Fed Internationalists Vindicated as Global Risks Lead Policy

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  • U.S. policy makers place increasing weight on global factors
  • Interconnectedness means Fed is more sensitive to Brexit

How Brexit Uncertainty Will Impact the Fed and Pound

Britain’s vote to exit the European Union has been hailed as a vote against globalization. For the Federal Reserve, though, it serves as a reminder of just how much international issues have come to affect monetary policy.

The Fed’s mandate is domestic: stable inflation and full employment. But those twin goals can hinge on factors, including growth, financial conditions and consumer behavior, that are influenced by developments abroad.

Against that backdrop, the divide between Fed policy makers who emphasize global risks as a reason to delay rate increases and more domestically focused officials has begun to erode -- and the internationalists are winning the debate.

“There is a tendency to take a look at the U.S. more from a global perspective and I think we’re seeing it more and more -- the most recent Brexit event is a clear demonstration of that,” said Gregory Daco, head of U.S. macroeconomics at Oxford Economics Ltd. in New York. He said the shift toward a more global way of thinking has happened over the past two to three years and “gained momentum” in recent months.

Global Headwinds

The Fed has pointed to global events when delaying an interest-rate increase at least three times in the past 12 months -- when the Chinese devalued the yuan in 2015, roiling global markets, then as slower Asian growth spooked markets in the first quarter, and more recently ahead of Britain’s European Union referendum.

After Brexit, global risks have again intensified -- Mark Carney said Thursday that the Bank of England will probably have to ease policy within months to deal with the fallout, and the European Central Bank is considering loosening the rules for its bond purchases to ensure enough debt is available to buy in the aftermath of the vote, according to euro-area officials familiar with the discussions. Increased turmoil abroad could also impact Fed thinking.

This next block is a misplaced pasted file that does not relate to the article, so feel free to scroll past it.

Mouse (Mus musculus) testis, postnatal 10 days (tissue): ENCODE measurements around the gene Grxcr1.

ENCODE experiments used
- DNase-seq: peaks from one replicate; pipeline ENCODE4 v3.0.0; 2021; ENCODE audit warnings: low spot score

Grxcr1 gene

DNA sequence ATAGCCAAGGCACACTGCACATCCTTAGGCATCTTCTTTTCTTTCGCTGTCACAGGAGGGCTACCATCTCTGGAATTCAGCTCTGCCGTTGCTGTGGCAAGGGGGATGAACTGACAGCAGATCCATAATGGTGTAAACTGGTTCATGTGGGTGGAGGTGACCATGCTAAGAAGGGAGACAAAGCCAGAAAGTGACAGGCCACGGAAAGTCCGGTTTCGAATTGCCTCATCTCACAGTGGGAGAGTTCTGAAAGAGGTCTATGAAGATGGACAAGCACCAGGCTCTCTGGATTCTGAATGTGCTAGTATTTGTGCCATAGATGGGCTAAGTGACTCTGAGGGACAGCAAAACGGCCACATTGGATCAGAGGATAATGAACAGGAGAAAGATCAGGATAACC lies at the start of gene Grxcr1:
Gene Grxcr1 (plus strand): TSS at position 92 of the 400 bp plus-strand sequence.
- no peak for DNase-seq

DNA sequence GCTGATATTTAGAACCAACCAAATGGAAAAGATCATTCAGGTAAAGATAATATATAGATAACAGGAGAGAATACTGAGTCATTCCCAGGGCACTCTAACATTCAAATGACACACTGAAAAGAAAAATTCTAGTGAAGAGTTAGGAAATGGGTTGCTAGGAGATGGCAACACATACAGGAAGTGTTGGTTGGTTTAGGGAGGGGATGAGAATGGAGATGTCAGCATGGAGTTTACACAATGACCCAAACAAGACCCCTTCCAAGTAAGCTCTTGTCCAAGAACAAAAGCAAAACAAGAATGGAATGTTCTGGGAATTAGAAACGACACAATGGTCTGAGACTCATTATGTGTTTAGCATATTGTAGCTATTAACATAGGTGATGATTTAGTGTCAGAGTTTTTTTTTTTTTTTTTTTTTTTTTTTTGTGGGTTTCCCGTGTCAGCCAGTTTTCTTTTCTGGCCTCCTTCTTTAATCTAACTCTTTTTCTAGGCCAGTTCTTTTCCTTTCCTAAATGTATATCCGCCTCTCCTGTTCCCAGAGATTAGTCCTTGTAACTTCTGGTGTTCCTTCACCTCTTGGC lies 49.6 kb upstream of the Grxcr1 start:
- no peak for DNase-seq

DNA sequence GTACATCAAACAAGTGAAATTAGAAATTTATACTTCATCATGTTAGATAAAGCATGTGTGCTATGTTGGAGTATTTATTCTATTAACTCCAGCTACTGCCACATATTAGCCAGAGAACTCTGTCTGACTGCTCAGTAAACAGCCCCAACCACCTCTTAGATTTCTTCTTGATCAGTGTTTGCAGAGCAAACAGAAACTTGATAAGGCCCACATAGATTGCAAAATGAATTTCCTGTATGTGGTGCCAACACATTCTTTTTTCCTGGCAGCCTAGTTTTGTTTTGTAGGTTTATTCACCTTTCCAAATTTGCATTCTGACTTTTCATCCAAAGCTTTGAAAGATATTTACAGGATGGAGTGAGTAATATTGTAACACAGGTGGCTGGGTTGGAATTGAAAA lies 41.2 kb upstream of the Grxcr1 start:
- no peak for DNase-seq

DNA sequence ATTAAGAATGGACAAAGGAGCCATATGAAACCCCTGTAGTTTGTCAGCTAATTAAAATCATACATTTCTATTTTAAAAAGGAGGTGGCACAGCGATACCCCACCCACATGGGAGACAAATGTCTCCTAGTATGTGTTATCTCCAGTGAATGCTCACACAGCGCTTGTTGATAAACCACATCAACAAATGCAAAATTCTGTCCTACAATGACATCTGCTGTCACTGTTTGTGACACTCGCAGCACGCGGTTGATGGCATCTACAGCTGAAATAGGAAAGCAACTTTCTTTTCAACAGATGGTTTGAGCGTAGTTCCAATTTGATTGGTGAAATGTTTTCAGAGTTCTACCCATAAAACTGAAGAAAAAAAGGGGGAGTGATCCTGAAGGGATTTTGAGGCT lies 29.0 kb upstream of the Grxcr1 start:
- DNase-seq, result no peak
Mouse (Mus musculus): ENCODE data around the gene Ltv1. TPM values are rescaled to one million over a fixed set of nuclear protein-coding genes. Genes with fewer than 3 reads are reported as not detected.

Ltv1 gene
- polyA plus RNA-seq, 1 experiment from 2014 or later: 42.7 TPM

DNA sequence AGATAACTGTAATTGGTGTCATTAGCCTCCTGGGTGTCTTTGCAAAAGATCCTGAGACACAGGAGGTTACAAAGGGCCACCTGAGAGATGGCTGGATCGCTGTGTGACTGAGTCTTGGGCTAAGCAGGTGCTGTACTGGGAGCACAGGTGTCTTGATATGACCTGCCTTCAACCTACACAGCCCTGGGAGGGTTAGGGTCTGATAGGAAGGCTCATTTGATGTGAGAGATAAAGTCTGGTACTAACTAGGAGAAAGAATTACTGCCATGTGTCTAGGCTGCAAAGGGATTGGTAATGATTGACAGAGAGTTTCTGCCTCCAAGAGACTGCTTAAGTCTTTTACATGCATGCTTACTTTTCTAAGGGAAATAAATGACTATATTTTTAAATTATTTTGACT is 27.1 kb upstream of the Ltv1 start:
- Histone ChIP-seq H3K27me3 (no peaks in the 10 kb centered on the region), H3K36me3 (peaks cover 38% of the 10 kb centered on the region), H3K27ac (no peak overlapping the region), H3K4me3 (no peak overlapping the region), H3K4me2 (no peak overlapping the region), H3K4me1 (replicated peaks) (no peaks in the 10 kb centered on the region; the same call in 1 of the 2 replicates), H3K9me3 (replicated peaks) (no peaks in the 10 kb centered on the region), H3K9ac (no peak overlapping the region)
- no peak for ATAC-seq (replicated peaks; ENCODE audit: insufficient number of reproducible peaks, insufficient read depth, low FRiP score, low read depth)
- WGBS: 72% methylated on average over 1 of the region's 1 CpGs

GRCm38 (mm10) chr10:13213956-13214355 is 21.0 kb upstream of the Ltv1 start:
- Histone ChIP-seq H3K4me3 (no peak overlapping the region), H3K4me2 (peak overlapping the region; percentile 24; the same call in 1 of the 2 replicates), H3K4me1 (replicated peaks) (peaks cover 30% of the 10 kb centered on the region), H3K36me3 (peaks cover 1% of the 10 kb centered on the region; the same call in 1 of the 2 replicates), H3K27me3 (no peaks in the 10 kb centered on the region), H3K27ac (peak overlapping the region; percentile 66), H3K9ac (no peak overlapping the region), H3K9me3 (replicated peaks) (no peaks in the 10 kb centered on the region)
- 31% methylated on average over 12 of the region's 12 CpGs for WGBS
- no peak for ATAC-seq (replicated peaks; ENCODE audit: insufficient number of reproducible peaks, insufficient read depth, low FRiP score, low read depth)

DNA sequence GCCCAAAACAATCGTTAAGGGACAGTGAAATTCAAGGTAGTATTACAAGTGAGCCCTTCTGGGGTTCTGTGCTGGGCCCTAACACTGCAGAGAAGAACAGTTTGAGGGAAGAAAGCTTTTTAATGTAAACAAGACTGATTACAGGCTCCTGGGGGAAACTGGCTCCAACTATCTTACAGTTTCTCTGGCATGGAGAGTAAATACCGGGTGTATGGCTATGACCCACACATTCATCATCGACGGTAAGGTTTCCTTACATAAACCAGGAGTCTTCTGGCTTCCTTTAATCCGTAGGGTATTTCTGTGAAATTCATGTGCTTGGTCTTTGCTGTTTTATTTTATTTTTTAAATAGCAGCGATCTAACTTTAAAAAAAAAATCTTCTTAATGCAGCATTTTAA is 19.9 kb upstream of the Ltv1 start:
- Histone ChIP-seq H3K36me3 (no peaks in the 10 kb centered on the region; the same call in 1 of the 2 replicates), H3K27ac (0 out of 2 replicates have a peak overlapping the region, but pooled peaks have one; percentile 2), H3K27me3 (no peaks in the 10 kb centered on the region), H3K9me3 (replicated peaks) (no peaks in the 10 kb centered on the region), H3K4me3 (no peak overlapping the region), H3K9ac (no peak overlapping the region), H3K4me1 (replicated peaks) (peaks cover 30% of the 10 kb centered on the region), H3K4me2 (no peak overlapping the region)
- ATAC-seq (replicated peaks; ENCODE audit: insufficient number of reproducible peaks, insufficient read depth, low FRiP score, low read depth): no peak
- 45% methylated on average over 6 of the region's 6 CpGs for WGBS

“We’re the central bank of the United States, and that is our obligation,” Dallas Fed President Robert Kaplan said in an interview on Thursday in Washington. “Having said that, in order to serve the United States, we’ve got to be aware of, and up-to-date on, financial and economic conditions globally. Increasingly, in a world where we’re more globally interconnected, it’s more likely to have an effect on us.”

Fed Governor Lael Brainard, a former undersecretary for international affairs at the Treasury Department, became an early voice warning in a speech last October that global risks could make rate increases unwise. Her view didn’t stop the Fed from raising rates in December.

“She probably recognized some of the potential for those risks to have an effect on U.S. policy, perhaps more then some of her colleagues,” said Omair Sharif, senior U.S. economist at Societe Generale in New York. “If anything, that probably led some of them to study it more.”

Gaining Traction

Several of Brainard’s colleagues -- Kaplan and Fed Governor Jerome Powell among them -- have since detailed how global events are shaping their thinking.

“Global economic and financial conditions are particularly important for the U.S. economy at the moment,” Powell said Tuesday in Chicago, adding that Brexit has shifted risks further to the downside. “As the global outlook evolves, it will be important to assess the implications for the U.S. economy, and for the stance of policy appropriate to foster continued progress toward our objectives.”

Such views don’t go uncontested. Richmond Fed President Jeffrey Lacker, who has long favored hiking rates, said in an April speech that past global-market disruptions that have caused the Fed to delay hikes have often been “false signals.”

Policy Divergence

At the same time, Lacker said that as the Fed tightens and other global central banks ease, the Fed should pay attention to “how policy divergence might affect the domestic outcomes for which we are accountable, for instance through its effect on exchange rates.”

A paper that San Francisco Fed President John Williams released this month with Fed Board co-authors Thomas Laubach and Kathryn Holston goes even further, suggesting that in a global era, policy coordination might be beneficial.

Neutral interest rates -- those that neither stoke nor hamper growth -- have fallen in the U.S., U.K., euro area and Canada, suggesting that global factors may be at play in the decline, they found.

Lower neutral rates make it more important to keep an eye on the situation abroad when setting monetary policy, in part because they make it hard to lift rates much above zero and leave policy makers less room to cut in a crisis. In such an environment, other economists have found that both “international spillovers and the benefits from international policy coordination may increase,” Williams and his colleagues write.

Internationalists are expected to continue to hold sway at the U.S. central bank. Traders in federal funds futures have almost entirely priced out a rate increase this year in the aftermath of the U.K. referendum, and see a reduction as a small possibility as soon as September. Fed officials at their June 14-15 meeting projected two rate increases in 2016, according to their median estimate.

“We’ve been hit by these different sorts of shocks,” said Jay Bryson, global economist at Wells Fargo in Charlotte, North Carolina. Whether international events continue to top the agenda “depends on what we see going forward -- and these things by definition are sort of un-forecastable.”